Hunter-gatherers tame the truffle

French scientists tame the black truffle.

Via Brad deLong, a report by Nicholas Wade for the NYT that determined hunter-gatherers, in the shape of Dr Francis Martin of the University of Nancy, are at last making progress in domesticating the black truffle. DNA analysis has revealed that truffles need sex, contrary to the previous CW. So inoculation of oak tree roots may work better, assuming Dr. Martin can help you tell a girl truffle from a boy truffle.

Two more mycological insights to turn you off your expensive dinner.

The fungus’s major concern is to spread its spores, a matter of some technical difficulty for an organism that lives underground. So it produces the redolent odors that will compel surface dwellers of all kinds to search for it, eat it and distribute its spores after they have dined.

So modern human gourmets are a dead loss from the truffle´s point of view, since we gave up retiring behind an oak tree to recycle our waste constructively and instead sterilise it in giant sewage works.

Second, the added protein.

..There are the truffle flies which lay their eggs in the truffle. From the fungus’s perspective, the insects are just another way of spreading its spores. So it attracts them by releasing anisole and veratrole, two insect pheromones, when the truffle has reached maturity. Truffles can often be detected by looking for congregations of truffle flies.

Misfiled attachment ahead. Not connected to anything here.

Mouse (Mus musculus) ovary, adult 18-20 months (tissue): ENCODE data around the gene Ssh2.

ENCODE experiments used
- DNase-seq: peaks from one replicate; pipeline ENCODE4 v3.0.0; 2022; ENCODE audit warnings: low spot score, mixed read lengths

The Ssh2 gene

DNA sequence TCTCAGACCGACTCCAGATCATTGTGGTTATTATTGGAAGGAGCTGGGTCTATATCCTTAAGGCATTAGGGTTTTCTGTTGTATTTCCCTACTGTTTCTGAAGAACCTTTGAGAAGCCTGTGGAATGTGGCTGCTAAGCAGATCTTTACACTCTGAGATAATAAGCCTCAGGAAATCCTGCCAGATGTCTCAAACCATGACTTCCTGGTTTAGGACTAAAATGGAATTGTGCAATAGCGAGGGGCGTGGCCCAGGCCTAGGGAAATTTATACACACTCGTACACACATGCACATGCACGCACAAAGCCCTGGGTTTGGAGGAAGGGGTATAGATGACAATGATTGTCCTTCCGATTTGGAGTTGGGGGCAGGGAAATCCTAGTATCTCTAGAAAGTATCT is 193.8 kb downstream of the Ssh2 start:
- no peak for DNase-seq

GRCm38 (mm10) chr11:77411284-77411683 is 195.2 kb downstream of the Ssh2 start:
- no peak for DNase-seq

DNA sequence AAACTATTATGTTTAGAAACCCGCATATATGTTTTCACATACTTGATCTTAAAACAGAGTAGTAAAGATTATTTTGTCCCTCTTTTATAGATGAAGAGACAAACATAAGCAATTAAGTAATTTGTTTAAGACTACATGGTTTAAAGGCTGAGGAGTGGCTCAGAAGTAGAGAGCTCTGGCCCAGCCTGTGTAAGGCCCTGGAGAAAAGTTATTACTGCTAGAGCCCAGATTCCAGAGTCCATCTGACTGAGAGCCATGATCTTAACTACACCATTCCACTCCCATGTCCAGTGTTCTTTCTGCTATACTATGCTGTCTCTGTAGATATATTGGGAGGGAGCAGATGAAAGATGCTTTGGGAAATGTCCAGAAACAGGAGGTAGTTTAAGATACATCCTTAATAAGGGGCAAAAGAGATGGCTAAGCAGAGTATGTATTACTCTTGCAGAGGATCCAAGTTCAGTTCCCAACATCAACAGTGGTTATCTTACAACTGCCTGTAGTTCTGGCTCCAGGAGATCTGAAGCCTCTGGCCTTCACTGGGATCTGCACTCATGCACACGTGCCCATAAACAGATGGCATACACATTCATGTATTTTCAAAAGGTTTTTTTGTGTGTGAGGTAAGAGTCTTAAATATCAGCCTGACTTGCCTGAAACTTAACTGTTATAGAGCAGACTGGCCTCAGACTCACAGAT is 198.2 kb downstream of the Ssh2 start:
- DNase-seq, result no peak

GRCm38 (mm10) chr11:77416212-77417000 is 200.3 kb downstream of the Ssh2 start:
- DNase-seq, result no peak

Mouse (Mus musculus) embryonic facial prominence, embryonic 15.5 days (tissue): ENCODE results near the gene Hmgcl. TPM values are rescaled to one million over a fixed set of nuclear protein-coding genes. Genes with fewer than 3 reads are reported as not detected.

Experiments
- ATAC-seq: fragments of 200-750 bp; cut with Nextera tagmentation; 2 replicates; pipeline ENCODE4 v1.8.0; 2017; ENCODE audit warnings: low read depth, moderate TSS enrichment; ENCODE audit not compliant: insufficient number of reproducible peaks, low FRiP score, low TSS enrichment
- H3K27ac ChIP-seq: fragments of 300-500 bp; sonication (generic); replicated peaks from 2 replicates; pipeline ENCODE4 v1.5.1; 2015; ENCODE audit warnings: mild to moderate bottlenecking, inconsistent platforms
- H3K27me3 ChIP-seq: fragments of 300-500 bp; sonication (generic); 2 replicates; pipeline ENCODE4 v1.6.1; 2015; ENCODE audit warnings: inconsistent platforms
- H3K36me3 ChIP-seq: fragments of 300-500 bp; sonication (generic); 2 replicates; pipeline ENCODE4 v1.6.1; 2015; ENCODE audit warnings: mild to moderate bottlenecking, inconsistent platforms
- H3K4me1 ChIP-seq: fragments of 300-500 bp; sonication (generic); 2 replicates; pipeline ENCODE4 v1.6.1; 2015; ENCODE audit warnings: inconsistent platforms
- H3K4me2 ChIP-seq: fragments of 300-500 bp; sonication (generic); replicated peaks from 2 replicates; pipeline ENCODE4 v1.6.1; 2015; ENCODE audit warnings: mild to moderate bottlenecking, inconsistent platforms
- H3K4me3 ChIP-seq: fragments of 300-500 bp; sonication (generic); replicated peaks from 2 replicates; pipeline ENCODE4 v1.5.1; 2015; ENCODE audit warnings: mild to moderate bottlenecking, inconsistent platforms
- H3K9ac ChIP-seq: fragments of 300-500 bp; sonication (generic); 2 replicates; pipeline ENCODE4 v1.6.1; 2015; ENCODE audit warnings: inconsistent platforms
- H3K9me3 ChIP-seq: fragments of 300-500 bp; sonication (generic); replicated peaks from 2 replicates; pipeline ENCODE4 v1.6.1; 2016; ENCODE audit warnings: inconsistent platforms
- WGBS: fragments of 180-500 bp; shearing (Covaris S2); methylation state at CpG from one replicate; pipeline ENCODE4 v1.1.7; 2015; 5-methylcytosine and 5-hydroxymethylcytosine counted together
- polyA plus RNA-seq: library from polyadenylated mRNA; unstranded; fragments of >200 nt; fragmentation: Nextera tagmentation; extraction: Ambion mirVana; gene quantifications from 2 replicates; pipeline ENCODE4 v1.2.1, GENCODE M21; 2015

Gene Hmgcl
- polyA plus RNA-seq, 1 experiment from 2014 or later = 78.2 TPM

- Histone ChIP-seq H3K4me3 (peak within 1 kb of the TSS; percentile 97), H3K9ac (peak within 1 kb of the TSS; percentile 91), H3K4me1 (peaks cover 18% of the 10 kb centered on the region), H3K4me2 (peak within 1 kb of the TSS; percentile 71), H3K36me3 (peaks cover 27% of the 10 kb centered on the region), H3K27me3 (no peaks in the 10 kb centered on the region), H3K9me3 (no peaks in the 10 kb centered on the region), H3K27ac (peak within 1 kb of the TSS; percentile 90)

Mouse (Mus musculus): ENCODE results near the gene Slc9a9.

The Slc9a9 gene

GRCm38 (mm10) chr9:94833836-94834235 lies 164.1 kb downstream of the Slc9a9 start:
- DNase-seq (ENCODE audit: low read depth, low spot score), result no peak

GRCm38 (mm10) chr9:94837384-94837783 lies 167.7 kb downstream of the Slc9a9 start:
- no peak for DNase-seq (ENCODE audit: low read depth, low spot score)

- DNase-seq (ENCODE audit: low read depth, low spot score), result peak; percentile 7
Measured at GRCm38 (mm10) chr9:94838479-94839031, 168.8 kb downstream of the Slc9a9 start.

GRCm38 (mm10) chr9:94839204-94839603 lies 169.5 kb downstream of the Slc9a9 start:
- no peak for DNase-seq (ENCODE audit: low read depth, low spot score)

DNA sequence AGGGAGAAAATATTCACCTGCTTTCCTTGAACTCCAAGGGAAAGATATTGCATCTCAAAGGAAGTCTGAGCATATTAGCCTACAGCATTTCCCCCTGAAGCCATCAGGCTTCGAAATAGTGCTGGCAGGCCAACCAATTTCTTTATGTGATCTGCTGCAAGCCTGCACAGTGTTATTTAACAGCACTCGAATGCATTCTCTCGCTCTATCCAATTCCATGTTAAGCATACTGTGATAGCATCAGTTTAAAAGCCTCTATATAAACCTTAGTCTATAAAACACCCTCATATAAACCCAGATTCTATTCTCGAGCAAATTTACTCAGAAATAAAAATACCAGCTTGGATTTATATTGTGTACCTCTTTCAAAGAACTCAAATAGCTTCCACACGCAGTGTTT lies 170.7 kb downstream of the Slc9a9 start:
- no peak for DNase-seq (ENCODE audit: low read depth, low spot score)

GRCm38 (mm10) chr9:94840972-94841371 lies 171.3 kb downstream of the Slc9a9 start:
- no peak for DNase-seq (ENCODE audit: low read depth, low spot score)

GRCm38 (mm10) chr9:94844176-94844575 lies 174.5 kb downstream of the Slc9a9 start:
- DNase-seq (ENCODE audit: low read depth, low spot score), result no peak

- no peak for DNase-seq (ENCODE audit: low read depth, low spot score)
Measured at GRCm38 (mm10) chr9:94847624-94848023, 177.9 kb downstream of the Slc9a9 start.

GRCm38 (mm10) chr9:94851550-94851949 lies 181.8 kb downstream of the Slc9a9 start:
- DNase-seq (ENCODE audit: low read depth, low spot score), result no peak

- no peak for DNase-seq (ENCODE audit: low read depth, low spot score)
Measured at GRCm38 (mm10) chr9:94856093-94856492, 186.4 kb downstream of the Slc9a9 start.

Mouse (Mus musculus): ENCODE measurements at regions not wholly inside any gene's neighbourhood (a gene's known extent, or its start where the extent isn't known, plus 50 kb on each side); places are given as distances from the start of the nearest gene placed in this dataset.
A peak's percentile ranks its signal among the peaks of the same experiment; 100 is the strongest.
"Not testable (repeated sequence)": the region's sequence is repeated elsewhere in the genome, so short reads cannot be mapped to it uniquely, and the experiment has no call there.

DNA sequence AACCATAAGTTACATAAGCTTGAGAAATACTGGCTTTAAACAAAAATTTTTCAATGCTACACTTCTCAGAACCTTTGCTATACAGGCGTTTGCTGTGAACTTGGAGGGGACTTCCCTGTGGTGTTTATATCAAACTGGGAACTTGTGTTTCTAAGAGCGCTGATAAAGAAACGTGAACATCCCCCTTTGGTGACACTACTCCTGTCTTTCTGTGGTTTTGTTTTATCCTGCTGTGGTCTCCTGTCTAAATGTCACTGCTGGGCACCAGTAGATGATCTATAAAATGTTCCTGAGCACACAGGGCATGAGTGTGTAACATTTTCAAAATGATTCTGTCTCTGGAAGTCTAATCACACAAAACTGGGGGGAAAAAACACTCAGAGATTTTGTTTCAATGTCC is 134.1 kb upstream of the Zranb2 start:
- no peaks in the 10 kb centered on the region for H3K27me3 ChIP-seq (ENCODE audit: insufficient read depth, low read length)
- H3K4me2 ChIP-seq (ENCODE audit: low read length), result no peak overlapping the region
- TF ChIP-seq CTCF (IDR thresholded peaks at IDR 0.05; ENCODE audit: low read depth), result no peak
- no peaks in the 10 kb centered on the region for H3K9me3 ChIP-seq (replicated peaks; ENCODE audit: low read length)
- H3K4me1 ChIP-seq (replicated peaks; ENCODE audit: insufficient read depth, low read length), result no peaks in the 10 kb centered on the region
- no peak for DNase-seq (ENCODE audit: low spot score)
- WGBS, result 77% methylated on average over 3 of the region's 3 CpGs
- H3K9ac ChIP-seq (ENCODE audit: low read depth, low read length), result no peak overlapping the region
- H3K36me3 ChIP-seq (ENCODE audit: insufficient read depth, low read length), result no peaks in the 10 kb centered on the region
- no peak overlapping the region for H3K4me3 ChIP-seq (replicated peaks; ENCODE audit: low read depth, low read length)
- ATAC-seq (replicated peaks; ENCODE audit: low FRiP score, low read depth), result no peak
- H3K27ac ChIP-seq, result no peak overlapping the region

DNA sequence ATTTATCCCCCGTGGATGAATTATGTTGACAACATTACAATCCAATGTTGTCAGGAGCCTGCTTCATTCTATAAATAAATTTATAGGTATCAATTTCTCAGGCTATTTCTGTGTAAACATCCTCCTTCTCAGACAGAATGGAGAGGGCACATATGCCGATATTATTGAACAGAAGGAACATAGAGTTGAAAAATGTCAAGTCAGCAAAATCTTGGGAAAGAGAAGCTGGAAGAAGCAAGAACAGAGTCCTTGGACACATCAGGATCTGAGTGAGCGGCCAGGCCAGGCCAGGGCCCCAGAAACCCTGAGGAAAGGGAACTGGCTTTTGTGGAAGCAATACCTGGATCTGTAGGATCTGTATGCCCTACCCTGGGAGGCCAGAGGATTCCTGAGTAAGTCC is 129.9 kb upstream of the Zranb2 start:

Don’t the fly’s eggs and larvae degrade the edibility of the truffle? It seems the opposite is the case. “If collected at late maturation stages, the truffles will likely carry eggs and larvae — adding proteins and aroma to the truffle,” Dr. Martin said.

Bon appetit.

Author: James Wimberley

James Wimberley (b. 1946, an Englishman raised in the Channel Islands. three adult children) is a former career international bureaucrat with the Council of Europe in Strasbourg. His main achievements there were the Lisbon Convention on recognition of qualifications and the Kosovo law on school education. He retired in 2006 to a little white house in Andalucia, His first wife Patricia Morris died in 2009 after a long illness. He remarried in 2011. to the former Brazilian TV actress Lu Mendonça. The cat overlords are now three. I suppose I've been invited to join real scholars on the list because my skills, acquired in a decade of technical assistance work in eastern Europe, include being able to ask faux-naïf questions like the exotic Persians and Chinese of eighteenth-century philosophical fiction. So I'm quite comfortable in the role of country-cousin blogger with a European perspective. The other specialised skill I learnt was making toasts with a moral in the course of drunken Caucasian banquets. I'm open to expenses-paid offers to retell Noah the great Armenian and Columbus, the orange, and university reform in Georgia. James Wimberley's occasional publications on the web

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